How to have a Native Plant Garden
Part 1: Planning
Article and photos by Peyton Ellas
Cleveland Sage in Springville Park
One of the decisions to make early, before you start buying plants, is what kind of native plants you want. Do you want nothing but “bullet-proof” species? Or do you want to do the research (or ask a pro) to find only the plants that will like your garden conditions? Or do you want to include some (or a lot) of trial-and-error species? There are no wrong answers. Having an idea, however, of what you want will help you avoid disappointment and extra expenses.
Working with California native plants, I've learned that in some ways they are not that different from non-native species. Find the right plants for the garden's soil, sun and water, and they are easy to grow and maintain. The further you stretch out of a plant's comfort zone, the higher maintenance it will require.
Cleveland Sage in Summer Dormancy
There is at least one difference, however, between California native plant species and those commonly found in garden centers. Most native plant species have not been cultivated in laboratories for generations. Cultivars are man-made species, created to have desirable attributes. In many plants, one of those attributes is tolerance of less-than-ideal conditions. Many California native plant species don't have this attribute bred into them, and we have to work harder to find or create the ideal conditions for each species. But there are some California native plant species that are naturally tolerant of less-than-ideal conditions and learning what these are can be part of your research. Even, these species, however, may show more variability in growth form and mature size than many labratory-created species.
The next planning question to ask yourself is, “What kind of water and maintenance regimen do I want?” Most people these days answer “low water” and “low maintenance.” In my design interview process, I ask for more specifics. What is the source of your water? Is it high in salts? Is it reliable all summer? Is it from an agricultural irrigation canal, which usually means filled with pathogens and weeds? Is it high in mineral content that often clogs drip emitters? Are there current plants in your garden that you think are using too much water? Do you have an idea of how much water (in gallons) you want to use each month? Figure it for yourself or ask for help in designing a water budget, just as you would a financial one.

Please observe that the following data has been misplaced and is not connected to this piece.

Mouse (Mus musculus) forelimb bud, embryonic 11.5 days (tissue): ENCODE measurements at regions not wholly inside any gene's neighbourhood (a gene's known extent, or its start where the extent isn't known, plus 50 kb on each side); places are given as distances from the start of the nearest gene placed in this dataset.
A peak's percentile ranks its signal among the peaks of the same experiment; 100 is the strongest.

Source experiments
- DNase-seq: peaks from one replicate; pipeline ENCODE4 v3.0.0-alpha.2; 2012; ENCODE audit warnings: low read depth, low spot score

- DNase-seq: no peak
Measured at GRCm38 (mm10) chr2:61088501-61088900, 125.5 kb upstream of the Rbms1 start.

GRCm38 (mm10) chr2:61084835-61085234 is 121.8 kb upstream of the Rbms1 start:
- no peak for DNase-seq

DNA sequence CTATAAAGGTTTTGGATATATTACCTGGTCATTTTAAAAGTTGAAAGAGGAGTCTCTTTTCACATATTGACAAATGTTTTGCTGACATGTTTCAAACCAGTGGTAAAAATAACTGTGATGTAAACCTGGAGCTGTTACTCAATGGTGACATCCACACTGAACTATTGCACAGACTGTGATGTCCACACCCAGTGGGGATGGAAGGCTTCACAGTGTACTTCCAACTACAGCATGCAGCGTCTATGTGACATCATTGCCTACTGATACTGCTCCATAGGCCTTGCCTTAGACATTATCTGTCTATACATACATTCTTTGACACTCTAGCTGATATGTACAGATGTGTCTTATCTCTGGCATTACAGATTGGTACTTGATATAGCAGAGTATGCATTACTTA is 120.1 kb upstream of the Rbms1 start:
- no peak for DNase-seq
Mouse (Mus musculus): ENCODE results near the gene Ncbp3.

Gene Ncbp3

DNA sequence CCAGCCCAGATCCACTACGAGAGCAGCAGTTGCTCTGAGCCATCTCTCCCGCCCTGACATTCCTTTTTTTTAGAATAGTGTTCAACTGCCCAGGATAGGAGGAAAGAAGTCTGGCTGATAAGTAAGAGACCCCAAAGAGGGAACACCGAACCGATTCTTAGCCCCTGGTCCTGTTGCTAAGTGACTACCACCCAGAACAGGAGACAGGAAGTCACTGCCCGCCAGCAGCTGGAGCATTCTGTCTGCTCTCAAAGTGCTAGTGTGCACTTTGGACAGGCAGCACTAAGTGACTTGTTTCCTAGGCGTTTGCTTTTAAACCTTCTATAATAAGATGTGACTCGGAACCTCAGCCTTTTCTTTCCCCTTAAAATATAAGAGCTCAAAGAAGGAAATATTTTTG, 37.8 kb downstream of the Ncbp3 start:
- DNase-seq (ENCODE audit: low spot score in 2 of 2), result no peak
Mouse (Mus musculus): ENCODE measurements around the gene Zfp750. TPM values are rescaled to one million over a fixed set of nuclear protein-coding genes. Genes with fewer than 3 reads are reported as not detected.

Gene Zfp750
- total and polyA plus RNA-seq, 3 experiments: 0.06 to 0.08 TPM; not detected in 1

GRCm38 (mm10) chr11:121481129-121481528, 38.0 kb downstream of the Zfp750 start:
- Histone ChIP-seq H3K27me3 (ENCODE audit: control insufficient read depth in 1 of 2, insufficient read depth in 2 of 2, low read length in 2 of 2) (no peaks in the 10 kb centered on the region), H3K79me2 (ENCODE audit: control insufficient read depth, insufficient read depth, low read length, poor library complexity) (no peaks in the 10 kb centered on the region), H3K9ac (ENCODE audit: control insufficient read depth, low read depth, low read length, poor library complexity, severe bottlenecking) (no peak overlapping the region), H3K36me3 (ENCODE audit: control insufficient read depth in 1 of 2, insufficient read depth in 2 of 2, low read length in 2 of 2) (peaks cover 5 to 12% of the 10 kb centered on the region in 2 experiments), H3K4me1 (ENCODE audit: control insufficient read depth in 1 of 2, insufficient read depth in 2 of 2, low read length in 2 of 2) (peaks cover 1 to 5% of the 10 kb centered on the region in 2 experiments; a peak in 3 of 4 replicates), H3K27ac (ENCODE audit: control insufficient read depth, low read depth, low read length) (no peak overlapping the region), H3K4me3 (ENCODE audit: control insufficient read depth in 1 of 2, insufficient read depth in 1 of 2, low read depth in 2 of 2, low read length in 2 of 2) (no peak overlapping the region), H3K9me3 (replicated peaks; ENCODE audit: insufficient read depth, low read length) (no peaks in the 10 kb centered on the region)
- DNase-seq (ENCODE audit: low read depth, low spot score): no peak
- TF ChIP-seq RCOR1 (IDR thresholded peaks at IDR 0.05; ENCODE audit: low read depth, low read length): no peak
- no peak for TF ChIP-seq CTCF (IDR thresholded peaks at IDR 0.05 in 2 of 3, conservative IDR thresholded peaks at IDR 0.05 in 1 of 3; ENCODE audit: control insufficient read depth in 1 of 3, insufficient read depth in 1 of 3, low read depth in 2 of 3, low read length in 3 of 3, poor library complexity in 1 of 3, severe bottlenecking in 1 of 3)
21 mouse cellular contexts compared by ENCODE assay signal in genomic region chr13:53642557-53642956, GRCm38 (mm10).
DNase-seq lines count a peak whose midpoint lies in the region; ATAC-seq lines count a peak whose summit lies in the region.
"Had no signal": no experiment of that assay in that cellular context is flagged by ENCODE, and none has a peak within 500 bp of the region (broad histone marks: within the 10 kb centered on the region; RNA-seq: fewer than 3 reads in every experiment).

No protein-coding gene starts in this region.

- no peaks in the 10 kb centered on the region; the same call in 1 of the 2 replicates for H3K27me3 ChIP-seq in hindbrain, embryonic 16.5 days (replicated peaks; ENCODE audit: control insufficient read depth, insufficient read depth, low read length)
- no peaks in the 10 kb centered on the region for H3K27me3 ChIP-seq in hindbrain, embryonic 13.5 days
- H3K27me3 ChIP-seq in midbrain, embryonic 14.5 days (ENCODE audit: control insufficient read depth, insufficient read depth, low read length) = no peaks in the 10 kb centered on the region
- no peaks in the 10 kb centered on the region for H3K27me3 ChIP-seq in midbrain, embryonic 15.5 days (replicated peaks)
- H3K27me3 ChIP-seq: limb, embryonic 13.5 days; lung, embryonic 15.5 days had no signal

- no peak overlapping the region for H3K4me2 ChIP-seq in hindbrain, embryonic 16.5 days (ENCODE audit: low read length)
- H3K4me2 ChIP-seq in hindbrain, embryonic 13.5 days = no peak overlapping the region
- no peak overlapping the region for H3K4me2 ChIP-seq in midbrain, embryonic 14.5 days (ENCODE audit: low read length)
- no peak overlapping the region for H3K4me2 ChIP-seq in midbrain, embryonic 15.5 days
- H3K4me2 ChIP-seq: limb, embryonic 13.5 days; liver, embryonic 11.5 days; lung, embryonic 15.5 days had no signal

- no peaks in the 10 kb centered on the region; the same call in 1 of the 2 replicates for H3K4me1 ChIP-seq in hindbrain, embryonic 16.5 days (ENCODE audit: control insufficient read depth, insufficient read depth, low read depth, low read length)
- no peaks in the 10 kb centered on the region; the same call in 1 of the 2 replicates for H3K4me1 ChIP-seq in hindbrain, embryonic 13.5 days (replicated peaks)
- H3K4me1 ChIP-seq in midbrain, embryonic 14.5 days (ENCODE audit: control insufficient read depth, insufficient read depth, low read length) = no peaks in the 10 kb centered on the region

Consider “low maintenance.” How many hours a week do you want to work (or pay somebody to work) in your yard? Are there some types of work you don't mind doing? Are there some seasons you like working in your garden more than others? Your yard will need some maintenance, so try to be specific in what and how much you really mean by “low maintenance.”
If you want a “drought tolerant” garden, you must realize that the plants that have adapted for this type of living have certain characteristics. Many of them prefer well-draining soil. They usually have blue-green, gray-green or grey leaves, and usually those leaves are smaller than average. Many low-water-use plants are partially or fully dormant during summer. Many of us are still not used to summer dormancy, which can mimic a dead plant, just as dormancy in winter can, except that we are more used to seeing bare branches in January and have come to understand that this does not mean that a tree or shrub is dead. Same with herbaceous plants that die back in the winter and emerge again in the spring, such as bulbs and frost-tender species. Summer dormancy or a cycle of 'drought deciduous' and re-growth are natural parts of water-conservation for many Western species, but it does take some getting used to.
Cleveland Sage in Spring
This is a big idea to consider. I hear often from people who want a drought tolerant and low-maintenance garden, but want large green leaves, lush foliage, and abundant show-stopping blooms all summer (and winter too, sometimes). Often, when we discuss this further, it becomes okay to have that kind of look in spring and a bit in fall, which is what most California native plants offer. It becomes okay to have a summer-dormant garden if we are not in the garden that much in the hottest months anyway. We may need to say certain areas need to look great all year; other areas can be dormant or “off their game” for some part of the year. Planning like this, in specifics, helps enormously to enjoy the established garden. Wherever your garden is in the State, there are seasons you can plan for abundance and other season you can let the garden slow down and rest awhile. If you plan carefully, you can do this and still have a four-season-interest garden. This is where mixing in some climate-right non-native species, using garden art or thinking in terms of structure and form become useful.
We can lower the water requirements, adjust our expectations and have a beautiful, interesting garden all year. Not the same kind you would have if you lived in Missouri or New York or Tennessee. That is why I often talk about “California gardening.” It really is a style like no other. But the first step is to plan.
Peyton Ellas is a landscape designer specializing in California native plant-based gardens in California's southern Central Valley. She can be reached through her website: QuercusLandscapeDesign.com.